in: The Oxford Handbook of Peacebuilding, Statebuilding, and Peace Formation, Oliver P. Richmond,Gëzim Visoka, Editor, Oxford University Press, London , Oxford, pp.190-203, 2021
This chapter looks critically into the exhortations in recent peace thinking to accommodate visions of peace outside European modernity, called the West. The discussion problematizes the premise of a radical distinction in cultural terms between the West and the non-West, questioning for each front the notion of a linear cultural transmission from ancient times onward. The binary, the chapter argues, is premised effectively on an oblivion of hybridities, especially in the Mediterranean basin, already before modernity and, later, under modernity, of the virtual recasting of much of what has been out there in the periphery, however named or classified, in the image of modernity. The chapter then considers some of the characteristic oversimplifications in peace research around the theme, which, albeit with a strong anti-ethnocentric posture to begin with, end up largely reproducing the classical Orientalism in its reductionisms.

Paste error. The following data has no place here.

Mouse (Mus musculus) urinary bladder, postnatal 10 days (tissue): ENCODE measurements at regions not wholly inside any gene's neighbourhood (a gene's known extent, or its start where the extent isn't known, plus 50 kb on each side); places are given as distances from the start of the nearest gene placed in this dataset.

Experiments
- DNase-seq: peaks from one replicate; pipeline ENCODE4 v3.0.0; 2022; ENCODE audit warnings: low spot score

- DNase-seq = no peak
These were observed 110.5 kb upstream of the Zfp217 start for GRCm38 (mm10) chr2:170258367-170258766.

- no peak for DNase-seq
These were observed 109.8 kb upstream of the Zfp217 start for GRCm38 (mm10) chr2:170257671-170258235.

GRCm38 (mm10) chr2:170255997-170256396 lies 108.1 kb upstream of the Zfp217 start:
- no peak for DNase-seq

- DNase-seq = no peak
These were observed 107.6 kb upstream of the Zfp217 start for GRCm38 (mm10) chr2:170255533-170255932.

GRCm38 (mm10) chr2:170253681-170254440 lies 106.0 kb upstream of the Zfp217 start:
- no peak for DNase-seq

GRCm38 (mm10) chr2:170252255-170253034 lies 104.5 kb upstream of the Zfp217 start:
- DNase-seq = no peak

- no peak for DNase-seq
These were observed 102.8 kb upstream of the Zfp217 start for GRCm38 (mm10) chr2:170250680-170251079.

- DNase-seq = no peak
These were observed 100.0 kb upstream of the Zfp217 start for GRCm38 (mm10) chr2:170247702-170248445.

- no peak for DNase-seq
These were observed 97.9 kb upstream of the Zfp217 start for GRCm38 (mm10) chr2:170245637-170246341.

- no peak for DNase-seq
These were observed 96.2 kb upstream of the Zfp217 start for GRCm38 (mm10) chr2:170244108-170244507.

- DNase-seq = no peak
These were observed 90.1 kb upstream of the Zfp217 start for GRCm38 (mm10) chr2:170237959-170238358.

Keywords: cultural authenticity, cultural reductionism, ethnocentrism, European modernity, Islam and the West, multiple modernities, non-Western concepts of peace, Orientalism, Western intellectual heritage